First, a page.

When President George H. W. Bush succeeded Reagan and occasionally drifted off the appointed subject, criticism began to appear that he “couldn’t stay on message.” When Bill Clinton did two, three, or four things in a day, critics went after him for “mixing up the daily message.” Being able to “stay on message” is now considered a presidential asset, perhaps even a requirement. Of course, the “message” is what the White House wants to present to the public.
These two elements on the editorial side of journalism—a move away from expertise and the growth of public relations in government—have been facilitated, in part, by the changing nature of newspaper ownership.
Newspapers across the U.S. were often begun by pamphleteers, political parties, or businessmen who wanted to get involved in local, state, or even national affairs. The founding editors of The New York Times started that newspaper as supporters of the Whig party and later switched to the Republican party. Adolph Ochs, who bought the Times in 1896, was helped in his negotiations by a letter from President Grover Cleveland, who wrote that Ochs’s management of The Chattanooga Times had “demonstrated such a faithful adherence to Democratic principles that I would be glad to see you in a larger sphere of usefulness.” The Washington Post’s publisher Phil Graham helped put Lyndon Johnson on the ticket with John F. Kennedy.
They used their presses to influence government, but that is what the founding fathers contemplated when they wrote the First Amendment. The idea was that citizens in a democracy were to read more than one paper or pamphlet, weigh all opinions and facts as presented, and make up their own minds.
Today, mainstream print and electronic media want to be neutral, presenting both or all sides as if they were refereeing a game in which only the players—the government and its opponents—can participate. They have increasingly become common carriers, transmitters of other people’s ideas and thoughts, irrespective of import, relevance, and at times even accuracy.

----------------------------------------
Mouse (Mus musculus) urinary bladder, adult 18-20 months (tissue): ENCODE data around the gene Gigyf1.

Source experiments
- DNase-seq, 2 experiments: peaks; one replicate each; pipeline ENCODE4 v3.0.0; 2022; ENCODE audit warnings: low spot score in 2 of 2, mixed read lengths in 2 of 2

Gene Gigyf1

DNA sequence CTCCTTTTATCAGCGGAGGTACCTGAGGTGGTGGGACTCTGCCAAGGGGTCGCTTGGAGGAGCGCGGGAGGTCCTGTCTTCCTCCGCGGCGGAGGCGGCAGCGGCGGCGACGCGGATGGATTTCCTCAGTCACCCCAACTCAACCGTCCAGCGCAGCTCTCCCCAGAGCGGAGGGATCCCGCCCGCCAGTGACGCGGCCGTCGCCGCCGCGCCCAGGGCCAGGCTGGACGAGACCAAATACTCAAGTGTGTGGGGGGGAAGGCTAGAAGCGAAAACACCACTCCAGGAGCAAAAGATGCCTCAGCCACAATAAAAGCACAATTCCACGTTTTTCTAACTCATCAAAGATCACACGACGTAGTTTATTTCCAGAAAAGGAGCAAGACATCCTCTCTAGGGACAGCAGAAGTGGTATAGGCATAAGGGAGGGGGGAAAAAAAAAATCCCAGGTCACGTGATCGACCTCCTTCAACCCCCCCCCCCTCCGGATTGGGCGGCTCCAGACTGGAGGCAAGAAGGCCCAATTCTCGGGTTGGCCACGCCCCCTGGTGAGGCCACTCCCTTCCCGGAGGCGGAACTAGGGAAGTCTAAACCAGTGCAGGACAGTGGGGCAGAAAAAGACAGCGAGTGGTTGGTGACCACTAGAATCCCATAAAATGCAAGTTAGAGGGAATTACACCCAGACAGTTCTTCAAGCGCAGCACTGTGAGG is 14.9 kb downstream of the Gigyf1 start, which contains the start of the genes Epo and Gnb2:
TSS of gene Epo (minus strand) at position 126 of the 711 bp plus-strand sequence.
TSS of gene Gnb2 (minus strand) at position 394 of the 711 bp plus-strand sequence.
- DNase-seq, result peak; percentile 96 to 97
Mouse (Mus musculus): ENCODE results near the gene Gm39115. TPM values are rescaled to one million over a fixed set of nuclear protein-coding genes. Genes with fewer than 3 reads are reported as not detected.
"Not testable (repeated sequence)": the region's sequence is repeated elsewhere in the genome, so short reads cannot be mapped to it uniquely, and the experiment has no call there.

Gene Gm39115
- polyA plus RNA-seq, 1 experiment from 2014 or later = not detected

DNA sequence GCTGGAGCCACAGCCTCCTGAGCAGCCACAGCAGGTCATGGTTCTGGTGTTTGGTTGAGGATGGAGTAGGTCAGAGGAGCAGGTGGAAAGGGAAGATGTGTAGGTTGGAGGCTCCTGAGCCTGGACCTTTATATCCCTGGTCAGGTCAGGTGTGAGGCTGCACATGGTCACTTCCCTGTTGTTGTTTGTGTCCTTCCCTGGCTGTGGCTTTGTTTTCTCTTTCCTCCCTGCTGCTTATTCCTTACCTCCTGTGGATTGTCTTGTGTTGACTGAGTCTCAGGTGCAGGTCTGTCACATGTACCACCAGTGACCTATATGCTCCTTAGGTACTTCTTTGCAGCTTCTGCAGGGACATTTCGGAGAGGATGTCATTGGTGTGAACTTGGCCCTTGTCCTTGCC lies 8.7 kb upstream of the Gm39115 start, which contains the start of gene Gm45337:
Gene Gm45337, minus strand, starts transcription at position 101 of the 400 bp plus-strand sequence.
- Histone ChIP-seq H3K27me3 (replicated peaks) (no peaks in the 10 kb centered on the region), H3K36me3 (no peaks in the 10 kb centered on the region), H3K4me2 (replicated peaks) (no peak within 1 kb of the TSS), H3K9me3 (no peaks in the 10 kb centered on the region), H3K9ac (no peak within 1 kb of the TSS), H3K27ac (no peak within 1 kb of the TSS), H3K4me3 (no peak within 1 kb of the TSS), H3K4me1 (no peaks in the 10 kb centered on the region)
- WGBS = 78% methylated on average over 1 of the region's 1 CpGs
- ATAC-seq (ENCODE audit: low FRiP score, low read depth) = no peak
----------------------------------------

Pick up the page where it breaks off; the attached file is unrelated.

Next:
When is the last time you saw a major newspaper or television network set out its own agenda for candidates to take up? At a time when it is most needed, the media, and particularly newspapers, have lost their voices.
Beginning in the 1960s, papers large and small started being bought for large sums, first by newspaper chains, which in turn became controlled by outside financial interests. A few papers remained privately owned, but eventually almost all sold stock to the public. With that financial change came monopoly ownership, one newspaper per city or town, and the notion that the newspaper that survived should be neutral, presenting all points of view in each controversial story. As I said, the fairness doctrine has been transferred from radio and television to the newspaper. How ironic is it today, then, that there are dozens of competing electronic voices in almost every city, most of which now have only one newspaper.
The Graham and Sulzberger families’ ownership of The Washington Post and The New York Times is, I believe, a major reason why these newspapers continue to provide quality journalism. But even they and their editors are nervous when accused of showing favoritism or antipathy toward one party or another.
My post-Korean War generation entered journalism because we wanted to change the governmental system. Our role models were James Reston of The New York Times, whose column I proofread during the five months I was a copyboy at the Times; Edward R. Murrow; Richard Rovere, then writing the Washington Letter for The New Yorker; and even playwright Arthur Miller. They were among the journalists and writers who led the challenge to Senator Joe McCarthy’s red-baiting at a time when most mainstream journalists were being “objective” and reporting, uncritically, his accusations about Communist infiltration of government and his unproven allegations about individuals.